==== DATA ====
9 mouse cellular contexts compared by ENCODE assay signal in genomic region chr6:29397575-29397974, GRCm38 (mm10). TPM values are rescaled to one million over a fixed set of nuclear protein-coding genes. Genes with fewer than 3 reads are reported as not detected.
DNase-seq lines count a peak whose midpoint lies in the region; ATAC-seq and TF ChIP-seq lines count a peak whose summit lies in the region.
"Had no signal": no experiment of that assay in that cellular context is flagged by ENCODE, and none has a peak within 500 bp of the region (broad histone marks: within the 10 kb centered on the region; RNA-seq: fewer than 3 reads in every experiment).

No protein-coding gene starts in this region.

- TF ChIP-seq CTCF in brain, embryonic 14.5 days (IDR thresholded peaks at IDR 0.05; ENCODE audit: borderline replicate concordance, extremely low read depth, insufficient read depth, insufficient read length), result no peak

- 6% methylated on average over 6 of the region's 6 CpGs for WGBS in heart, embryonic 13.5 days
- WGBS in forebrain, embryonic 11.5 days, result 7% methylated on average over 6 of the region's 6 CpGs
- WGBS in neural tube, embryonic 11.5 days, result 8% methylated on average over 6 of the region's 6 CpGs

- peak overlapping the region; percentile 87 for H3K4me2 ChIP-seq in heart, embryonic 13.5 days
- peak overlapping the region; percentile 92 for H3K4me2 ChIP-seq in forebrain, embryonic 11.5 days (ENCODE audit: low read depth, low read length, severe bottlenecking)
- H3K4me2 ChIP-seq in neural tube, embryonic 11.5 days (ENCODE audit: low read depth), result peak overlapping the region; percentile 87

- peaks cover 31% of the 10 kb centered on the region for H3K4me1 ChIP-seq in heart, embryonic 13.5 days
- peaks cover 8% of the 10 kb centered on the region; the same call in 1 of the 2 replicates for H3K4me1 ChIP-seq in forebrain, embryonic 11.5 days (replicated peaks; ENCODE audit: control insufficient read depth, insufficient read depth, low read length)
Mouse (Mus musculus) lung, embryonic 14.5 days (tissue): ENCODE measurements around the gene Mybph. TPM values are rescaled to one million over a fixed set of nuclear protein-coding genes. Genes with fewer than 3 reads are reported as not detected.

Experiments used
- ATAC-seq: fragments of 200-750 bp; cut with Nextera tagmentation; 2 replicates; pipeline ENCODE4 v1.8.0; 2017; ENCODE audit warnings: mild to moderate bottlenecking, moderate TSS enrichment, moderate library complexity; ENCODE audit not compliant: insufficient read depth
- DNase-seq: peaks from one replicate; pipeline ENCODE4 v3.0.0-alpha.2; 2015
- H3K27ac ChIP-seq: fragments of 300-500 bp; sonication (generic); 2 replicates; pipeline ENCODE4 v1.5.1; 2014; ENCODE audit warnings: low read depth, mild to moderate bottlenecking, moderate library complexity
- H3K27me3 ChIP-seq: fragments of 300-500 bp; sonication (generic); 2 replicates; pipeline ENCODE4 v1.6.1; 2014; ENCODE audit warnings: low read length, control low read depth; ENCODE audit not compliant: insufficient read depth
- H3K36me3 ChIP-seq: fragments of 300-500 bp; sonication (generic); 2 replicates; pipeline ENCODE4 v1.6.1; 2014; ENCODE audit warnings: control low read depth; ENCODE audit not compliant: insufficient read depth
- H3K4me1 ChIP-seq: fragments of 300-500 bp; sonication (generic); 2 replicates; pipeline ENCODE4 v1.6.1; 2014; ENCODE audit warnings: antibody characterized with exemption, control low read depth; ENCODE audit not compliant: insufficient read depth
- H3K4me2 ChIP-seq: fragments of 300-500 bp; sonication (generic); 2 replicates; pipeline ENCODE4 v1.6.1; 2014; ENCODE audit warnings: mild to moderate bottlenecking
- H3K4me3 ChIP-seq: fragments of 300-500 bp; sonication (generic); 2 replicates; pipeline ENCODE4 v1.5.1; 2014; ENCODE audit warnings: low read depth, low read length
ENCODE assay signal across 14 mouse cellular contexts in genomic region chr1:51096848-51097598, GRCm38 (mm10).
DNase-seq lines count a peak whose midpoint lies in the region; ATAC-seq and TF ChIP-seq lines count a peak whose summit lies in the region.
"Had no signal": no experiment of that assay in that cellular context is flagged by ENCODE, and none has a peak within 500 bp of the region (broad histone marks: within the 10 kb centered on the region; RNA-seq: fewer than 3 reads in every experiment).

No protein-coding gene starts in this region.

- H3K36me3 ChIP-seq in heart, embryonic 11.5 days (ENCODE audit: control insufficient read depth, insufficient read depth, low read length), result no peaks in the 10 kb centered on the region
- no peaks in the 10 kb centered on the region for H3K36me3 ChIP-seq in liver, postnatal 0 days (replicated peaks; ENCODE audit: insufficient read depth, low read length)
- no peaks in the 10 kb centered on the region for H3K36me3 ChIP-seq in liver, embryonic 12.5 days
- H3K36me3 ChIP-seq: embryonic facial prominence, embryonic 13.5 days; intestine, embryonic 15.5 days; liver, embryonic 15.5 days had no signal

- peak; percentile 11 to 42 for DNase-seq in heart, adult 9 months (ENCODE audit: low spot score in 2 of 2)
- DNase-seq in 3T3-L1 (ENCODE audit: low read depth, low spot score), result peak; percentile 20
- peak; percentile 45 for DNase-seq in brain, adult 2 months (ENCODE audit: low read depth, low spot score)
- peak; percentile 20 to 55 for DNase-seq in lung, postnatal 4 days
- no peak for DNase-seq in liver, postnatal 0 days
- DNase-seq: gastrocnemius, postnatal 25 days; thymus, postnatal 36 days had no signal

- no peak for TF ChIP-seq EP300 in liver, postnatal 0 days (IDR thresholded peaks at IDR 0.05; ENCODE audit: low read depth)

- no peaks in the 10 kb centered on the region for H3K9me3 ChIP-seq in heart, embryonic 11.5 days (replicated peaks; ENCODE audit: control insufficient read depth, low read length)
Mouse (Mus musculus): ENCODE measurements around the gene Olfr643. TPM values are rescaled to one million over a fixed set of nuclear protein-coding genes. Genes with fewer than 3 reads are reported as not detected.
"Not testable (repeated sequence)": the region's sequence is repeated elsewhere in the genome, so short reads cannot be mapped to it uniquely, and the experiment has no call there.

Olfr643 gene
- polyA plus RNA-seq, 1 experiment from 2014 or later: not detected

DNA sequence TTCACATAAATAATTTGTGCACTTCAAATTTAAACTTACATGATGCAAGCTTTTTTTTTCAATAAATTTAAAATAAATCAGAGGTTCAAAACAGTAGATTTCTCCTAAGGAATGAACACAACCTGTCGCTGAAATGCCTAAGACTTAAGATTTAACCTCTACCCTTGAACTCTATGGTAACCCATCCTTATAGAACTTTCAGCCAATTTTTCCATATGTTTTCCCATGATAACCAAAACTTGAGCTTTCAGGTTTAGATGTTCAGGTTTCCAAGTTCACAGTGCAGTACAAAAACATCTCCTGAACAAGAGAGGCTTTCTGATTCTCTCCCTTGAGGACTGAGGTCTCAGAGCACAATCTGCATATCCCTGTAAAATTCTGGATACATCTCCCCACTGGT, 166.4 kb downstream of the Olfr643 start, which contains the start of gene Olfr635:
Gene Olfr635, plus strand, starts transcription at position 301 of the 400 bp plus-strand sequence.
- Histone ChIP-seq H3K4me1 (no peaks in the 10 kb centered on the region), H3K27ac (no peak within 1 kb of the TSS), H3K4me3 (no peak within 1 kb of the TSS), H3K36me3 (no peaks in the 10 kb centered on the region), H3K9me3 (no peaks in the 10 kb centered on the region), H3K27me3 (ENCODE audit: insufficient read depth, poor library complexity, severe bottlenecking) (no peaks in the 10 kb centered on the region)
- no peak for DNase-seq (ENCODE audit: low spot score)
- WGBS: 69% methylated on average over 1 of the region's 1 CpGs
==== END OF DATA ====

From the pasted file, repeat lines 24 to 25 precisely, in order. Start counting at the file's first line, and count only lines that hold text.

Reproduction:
ENCODE assay signal across 14 mouse cellular contexts in genomic region chr1:51096848-51097598, GRCm38 (mm10).
DNase-seq lines count a peak whose midpoint lies in the region; ATAC-seq and TF ChIP-seq lines count a peak whose summit lies in the region.